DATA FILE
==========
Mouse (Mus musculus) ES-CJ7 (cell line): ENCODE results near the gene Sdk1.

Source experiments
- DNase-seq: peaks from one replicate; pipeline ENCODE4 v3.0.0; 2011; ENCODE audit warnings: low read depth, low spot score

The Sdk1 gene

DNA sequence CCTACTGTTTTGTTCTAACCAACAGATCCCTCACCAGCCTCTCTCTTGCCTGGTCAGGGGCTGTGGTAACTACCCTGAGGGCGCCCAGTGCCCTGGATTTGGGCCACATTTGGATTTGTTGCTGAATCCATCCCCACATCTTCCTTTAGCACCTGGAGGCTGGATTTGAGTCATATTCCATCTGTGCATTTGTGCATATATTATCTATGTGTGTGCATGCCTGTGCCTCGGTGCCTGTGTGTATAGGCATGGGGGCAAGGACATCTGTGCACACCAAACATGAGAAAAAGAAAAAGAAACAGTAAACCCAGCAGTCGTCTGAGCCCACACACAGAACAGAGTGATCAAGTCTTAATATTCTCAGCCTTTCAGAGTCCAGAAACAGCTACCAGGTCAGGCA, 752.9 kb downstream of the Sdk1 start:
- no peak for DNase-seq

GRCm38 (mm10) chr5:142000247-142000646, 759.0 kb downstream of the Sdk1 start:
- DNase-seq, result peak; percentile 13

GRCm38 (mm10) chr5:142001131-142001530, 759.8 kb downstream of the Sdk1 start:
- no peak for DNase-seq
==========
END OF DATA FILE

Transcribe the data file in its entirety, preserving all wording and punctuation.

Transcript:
Mouse (Mus musculus) ES-CJ7 (cell line): ENCODE results near the gene Sdk1.

Source experiments
- DNase-seq: peaks from one replicate; pipeline ENCODE4 v3.0.0; 2011; ENCODE audit warnings: low read depth, low spot score

The Sdk1 gene

DNA sequence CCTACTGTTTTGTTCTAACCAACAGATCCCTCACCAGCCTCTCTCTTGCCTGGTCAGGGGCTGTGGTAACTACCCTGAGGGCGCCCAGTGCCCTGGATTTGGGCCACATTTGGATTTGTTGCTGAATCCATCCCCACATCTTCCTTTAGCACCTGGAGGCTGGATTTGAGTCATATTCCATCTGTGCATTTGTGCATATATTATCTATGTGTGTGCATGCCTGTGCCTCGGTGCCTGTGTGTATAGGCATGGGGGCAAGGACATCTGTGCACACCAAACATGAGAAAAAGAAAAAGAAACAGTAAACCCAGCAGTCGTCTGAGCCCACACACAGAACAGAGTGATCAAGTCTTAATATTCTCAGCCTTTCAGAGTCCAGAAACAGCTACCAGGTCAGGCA, 752.9 kb downstream of the Sdk1 start:
- no peak for DNase-seq

GRCm38 (mm10) chr5:142000247-142000646, 759.0 kb downstream of the Sdk1 start:
- DNase-seq, result peak; percentile 13

GRCm38 (mm10) chr5:142001131-142001530, 759.8 kb downstream of the Sdk1 start:
- no peak for DNase-seq